I'm just reading up on lambda calculus to "get to know it". I see it as an alternate form of computation as opposed to the Turing Machine. It's an interesting way of doing things with functions/reductions (crudely speaking). Some questions keep nagging at me though:
- What's the point of lambda calculus? Why go through all these functions/reductions? What is the purpose?
- As a result I'm left to wonder: What exactly did lambda calculus do to advance the theory of CS? What were it's contributions that would allow me to have an "aha" moment of understanding the need for its existence?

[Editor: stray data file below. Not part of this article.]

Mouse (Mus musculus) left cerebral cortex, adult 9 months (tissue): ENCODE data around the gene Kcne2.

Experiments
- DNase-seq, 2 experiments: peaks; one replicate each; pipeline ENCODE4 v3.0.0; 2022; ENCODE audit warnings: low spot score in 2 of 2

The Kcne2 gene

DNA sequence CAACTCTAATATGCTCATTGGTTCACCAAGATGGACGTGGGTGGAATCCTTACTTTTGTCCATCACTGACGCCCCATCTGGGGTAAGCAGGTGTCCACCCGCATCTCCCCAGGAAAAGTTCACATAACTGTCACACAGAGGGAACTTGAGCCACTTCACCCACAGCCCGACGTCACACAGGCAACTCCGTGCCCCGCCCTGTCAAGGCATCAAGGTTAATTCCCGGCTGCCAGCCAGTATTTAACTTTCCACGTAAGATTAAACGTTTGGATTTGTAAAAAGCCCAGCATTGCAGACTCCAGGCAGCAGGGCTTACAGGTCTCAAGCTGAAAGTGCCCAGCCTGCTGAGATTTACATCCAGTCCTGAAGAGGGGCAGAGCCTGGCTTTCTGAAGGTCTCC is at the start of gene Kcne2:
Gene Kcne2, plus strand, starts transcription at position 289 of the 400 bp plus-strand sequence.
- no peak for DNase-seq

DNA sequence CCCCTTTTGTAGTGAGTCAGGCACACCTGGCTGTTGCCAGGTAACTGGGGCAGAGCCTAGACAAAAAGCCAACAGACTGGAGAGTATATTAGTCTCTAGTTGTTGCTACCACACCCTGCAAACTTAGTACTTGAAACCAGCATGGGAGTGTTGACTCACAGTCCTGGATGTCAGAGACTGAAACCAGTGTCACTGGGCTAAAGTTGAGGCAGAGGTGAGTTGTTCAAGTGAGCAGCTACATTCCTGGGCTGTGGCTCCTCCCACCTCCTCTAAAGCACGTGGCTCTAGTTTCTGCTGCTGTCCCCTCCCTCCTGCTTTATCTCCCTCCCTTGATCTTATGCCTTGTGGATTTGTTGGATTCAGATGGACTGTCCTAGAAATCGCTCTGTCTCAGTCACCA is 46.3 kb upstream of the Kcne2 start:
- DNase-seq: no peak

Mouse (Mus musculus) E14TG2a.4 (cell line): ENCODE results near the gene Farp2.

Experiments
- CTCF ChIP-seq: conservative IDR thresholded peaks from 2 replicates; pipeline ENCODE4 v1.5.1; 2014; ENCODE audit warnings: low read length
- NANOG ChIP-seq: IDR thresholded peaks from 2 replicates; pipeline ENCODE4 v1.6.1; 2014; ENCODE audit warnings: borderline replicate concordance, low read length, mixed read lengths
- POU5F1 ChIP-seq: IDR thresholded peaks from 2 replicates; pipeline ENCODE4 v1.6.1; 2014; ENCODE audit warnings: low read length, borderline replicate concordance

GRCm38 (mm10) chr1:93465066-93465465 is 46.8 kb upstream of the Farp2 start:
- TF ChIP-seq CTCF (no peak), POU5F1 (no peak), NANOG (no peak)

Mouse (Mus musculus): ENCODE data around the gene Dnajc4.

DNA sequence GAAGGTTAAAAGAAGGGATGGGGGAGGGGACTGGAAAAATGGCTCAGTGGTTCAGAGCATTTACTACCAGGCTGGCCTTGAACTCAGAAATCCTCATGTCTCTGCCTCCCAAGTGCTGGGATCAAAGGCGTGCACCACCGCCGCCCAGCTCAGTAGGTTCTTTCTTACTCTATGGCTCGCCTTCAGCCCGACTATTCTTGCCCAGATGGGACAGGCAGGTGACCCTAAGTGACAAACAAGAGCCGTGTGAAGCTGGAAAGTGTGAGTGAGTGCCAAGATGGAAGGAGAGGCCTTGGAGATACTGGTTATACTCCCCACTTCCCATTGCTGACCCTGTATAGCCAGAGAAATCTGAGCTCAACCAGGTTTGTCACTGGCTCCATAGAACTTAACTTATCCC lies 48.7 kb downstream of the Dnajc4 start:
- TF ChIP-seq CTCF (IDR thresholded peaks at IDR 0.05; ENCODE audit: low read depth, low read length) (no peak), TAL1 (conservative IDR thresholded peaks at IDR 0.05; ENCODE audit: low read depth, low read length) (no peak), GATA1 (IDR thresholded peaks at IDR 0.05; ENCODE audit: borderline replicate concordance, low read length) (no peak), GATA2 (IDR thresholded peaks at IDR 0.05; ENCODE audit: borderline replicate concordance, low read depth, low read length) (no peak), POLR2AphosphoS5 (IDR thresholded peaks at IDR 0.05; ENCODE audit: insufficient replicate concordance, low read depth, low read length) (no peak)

- Why is lambda calculus not covered in texts on automata theory? The common route is to go through various automata, grammars, Turing Machines and complexity classes. Lambda calculus is only included in the syllabus for SICP style courses (perhaps not?). But I've rarely seen it be a part of the core curriculum of CS. Does this imply it's not all that valuable? Maybe not and I maybe missing something here?
I'm aware that functional programming languages are based on lambda calculus but I'm not considering that as a valid contribution, since it was created much before we had programming languages. So, really what is the point of knowing/understanding lambda calculus, w.r.t. its applications/contributions to theory?